In this context, the Discord API is being used for illegitimate purposes. But, it is still being used in a legitimate fashion. In other words, the hackers are not breaking into or bypassing the security of the Discord service. In so doing, the hackers are essentially escaping detection because the resulting traffic looks pretty much the same as any other traffic between the ROBLOX client and the Discord service. However, had the cybercrooks chosen some other backchannel over which to exfiltrate the authentication cookie, they might have been detected. This offers some idea of the cleverness and tenacity of cybercriminals who will stop at nothing to achieve an objective, while doing a pretty good job of escaping detection and covering up their tracks at the same time.
It all started with Slack
According to Hilt, it all “started out with me looking into Slack and to see if cybercriminals could use Slack for C&C.” While he didn’t turn up any nefarious activity along the lines of the abuse found on the Discord and Telegram services, a proof-of-concept (PoC) was developed to prove that Slack could potentially be used for C&C purposes. The outcome, detailed in a report prepared by Trend Micro, proved among other things that it was possible with nothing more than an API key (in other words, OAuth credentials were not necessary) so long as it involved a user who was already an approved user of a Slack channel. The PoC, however, revealed that Slack was also “less than ideal” for C&C.
According to the report, “While there were no restrictions as to what type of file can be uploaded, the file size was capped at 1GB, with a total upload limit of 5GB. This makes data exfiltration through Slack less than ideal.”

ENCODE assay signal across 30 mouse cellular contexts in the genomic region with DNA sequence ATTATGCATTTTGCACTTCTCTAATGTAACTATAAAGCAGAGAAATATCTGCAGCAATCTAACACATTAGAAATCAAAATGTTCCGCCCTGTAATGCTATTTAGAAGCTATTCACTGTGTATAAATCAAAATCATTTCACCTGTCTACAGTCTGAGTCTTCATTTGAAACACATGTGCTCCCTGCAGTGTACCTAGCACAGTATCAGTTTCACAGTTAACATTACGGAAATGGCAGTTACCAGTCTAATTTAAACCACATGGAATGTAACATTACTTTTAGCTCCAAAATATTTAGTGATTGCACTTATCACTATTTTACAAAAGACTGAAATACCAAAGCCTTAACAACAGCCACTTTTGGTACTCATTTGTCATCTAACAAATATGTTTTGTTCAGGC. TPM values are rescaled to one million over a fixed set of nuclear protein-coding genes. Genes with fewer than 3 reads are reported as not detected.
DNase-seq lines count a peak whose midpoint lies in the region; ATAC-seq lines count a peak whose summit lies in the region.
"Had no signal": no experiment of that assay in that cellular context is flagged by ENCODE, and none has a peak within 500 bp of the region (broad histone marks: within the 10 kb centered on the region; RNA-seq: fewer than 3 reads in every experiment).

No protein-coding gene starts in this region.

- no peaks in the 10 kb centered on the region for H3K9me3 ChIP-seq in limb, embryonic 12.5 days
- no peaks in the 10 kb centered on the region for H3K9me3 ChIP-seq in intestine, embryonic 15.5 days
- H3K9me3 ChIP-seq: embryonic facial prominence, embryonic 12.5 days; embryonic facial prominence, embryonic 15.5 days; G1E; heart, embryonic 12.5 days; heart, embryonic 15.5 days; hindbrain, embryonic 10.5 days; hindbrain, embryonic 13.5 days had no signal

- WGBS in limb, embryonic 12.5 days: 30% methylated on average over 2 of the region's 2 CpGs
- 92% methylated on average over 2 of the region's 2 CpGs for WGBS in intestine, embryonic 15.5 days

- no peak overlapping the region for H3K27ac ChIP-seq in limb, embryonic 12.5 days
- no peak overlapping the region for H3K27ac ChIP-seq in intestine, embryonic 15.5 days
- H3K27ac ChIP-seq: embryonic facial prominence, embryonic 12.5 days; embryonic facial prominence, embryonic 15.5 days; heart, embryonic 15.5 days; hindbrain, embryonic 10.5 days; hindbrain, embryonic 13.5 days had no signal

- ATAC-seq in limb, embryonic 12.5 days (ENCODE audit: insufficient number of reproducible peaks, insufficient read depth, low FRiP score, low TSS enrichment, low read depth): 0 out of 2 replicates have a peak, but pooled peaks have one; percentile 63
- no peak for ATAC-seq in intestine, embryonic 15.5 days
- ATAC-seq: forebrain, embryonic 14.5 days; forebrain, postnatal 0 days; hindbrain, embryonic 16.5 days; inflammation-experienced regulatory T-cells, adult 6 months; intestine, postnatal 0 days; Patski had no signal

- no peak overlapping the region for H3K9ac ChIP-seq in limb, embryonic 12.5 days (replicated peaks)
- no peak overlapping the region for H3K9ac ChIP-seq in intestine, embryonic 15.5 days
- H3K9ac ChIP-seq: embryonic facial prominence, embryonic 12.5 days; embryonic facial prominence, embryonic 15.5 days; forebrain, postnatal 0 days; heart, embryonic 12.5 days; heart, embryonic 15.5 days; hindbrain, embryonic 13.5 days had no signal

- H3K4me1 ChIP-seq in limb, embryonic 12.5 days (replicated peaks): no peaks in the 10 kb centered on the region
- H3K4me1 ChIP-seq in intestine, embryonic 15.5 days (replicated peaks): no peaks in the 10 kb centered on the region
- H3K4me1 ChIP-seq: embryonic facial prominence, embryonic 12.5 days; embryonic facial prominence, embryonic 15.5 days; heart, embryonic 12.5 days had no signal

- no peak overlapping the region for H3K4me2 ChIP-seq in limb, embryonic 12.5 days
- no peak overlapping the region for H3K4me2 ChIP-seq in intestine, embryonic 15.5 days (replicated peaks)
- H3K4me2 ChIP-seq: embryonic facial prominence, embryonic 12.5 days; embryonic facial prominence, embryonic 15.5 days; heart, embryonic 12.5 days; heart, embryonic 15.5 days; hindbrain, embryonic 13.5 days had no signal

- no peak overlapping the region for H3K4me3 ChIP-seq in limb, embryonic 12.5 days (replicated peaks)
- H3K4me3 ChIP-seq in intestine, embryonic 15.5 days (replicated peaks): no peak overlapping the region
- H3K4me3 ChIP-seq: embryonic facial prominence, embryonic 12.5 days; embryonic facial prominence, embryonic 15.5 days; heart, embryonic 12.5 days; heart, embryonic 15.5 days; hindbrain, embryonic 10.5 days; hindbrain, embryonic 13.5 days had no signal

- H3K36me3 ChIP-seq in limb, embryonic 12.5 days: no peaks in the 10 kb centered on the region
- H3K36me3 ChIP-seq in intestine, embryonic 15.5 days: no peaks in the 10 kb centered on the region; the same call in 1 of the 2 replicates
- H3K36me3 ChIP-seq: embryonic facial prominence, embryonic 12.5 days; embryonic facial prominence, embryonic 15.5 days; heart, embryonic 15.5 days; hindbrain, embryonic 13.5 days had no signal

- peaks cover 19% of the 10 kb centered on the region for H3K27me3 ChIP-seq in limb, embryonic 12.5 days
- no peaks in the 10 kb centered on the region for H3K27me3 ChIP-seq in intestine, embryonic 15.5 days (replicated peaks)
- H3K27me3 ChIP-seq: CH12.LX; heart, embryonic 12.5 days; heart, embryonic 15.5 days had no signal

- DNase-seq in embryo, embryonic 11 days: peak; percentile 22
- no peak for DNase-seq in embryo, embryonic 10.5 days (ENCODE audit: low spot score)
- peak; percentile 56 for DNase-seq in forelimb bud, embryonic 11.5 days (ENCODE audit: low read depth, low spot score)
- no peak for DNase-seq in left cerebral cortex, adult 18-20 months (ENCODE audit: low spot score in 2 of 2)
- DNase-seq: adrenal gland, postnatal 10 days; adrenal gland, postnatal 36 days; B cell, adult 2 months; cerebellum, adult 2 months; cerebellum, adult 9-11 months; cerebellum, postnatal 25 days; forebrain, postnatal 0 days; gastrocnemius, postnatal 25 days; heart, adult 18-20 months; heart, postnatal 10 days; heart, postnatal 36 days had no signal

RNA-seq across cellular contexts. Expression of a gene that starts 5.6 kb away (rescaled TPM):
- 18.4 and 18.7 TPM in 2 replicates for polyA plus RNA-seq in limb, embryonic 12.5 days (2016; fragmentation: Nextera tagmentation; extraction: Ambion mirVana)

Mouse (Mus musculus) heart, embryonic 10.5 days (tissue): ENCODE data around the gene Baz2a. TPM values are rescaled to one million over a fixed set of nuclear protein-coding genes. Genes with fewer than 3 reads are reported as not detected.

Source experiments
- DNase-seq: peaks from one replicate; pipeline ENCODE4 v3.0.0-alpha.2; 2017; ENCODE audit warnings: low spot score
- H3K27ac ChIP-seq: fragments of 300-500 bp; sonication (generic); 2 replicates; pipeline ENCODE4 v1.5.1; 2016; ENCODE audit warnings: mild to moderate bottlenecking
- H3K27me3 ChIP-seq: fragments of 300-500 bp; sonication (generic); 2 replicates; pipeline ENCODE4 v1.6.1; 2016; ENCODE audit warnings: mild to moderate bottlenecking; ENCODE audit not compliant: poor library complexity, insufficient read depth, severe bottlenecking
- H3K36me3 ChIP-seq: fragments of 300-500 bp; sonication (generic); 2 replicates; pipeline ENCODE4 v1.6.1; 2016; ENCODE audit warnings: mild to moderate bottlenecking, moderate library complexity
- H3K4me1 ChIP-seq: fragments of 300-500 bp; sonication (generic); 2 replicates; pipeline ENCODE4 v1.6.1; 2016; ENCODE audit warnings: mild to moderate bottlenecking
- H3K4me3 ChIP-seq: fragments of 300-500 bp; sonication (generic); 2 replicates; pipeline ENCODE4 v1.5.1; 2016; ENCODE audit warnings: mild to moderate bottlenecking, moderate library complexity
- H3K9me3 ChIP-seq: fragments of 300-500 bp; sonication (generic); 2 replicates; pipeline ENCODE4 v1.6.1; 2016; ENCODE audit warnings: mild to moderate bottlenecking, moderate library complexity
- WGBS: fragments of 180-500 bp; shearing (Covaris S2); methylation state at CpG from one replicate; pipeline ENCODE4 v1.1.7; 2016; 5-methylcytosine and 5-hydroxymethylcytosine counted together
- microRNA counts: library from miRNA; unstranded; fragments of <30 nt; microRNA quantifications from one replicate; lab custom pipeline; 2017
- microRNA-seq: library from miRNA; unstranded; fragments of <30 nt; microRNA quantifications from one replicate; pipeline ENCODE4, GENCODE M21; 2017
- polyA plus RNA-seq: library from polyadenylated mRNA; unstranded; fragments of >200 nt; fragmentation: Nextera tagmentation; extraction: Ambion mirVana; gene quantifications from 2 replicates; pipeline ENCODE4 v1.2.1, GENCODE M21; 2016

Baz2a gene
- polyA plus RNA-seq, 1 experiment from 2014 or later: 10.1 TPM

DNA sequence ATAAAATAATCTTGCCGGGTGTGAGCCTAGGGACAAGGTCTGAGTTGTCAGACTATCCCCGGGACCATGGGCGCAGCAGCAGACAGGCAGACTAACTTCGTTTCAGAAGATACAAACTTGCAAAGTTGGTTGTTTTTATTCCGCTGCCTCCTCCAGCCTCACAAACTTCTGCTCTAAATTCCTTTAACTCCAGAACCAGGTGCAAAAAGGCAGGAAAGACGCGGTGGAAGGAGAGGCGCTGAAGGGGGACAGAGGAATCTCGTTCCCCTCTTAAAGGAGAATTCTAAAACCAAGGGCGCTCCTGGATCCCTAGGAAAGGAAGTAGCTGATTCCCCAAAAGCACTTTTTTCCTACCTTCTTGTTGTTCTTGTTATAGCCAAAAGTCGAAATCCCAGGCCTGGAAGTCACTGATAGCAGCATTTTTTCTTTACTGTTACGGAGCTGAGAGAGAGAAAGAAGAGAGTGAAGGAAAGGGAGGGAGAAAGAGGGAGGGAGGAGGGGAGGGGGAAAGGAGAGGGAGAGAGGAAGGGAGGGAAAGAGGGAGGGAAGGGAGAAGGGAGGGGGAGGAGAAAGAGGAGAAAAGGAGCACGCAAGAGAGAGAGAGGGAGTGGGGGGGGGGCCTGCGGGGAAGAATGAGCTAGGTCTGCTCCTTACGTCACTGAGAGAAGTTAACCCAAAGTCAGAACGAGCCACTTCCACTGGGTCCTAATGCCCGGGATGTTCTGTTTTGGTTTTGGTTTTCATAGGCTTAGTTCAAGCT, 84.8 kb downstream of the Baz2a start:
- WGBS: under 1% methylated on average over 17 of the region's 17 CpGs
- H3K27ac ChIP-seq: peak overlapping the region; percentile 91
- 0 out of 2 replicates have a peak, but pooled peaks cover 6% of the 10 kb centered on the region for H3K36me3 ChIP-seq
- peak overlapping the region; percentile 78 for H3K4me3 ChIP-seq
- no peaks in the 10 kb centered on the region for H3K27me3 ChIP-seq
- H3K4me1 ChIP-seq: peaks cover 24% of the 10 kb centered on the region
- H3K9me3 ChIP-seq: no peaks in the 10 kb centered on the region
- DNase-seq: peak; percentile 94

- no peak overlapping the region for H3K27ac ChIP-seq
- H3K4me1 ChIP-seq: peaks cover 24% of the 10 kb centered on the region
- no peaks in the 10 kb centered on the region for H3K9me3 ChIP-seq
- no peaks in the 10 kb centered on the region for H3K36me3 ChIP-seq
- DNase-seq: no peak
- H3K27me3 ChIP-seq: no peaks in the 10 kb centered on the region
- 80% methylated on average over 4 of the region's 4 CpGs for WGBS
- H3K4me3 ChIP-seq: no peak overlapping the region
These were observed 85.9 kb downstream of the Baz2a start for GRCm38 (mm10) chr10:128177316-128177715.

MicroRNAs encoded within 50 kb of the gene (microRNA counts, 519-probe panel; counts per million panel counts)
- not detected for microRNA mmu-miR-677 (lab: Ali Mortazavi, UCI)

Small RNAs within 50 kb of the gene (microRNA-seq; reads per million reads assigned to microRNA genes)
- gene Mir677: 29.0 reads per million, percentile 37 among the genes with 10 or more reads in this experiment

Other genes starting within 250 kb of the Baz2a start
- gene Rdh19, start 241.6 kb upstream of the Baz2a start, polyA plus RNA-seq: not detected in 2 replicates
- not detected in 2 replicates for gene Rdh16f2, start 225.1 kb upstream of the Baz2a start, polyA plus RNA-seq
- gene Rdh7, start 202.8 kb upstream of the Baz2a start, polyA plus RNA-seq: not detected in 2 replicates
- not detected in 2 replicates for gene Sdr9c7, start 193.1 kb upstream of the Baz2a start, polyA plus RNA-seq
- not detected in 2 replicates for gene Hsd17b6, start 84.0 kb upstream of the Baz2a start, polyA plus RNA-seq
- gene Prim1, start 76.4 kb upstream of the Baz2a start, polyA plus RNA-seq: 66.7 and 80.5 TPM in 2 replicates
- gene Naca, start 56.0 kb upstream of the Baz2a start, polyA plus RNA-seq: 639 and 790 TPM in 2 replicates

Despite the PoC however, Slack appears to have escaped abuse in the real world which leads to the next obvious question; What is Slack doing technologically or in the way of best practices that might be keeping cybercriminals away from its network (keeping in mind that just because Hilt found no intrusions doesn’t mean it’s not happening)? ProgrammableWeb made contact with Slack to learn more. But, due to the summer holiday schedule, the right people were unavailable for comment.
One important aspect of Slack is that channels have administrators that, to some extent, act as gatekeepers when it comes to what third party applications are allowed. A Slack administrator might allow the application for Uber because s/he trusts Uber as a brand to have taken whatever precautions are necessary to prevent its application and infrastructure from getting hijacked for nefarious purposes. In the ROBLOX/Discord situation, users are at the mercy of their own discretion. If they choose to download a mod that subsequently hijacks their ROBLOX installation, there’s not much that anybody else can do about it until their anti-malware solution provider (like Trend Micro) updates the local software to address the new threat (as Trend Micro has already done).
This article was first published on ProgrammableWeb.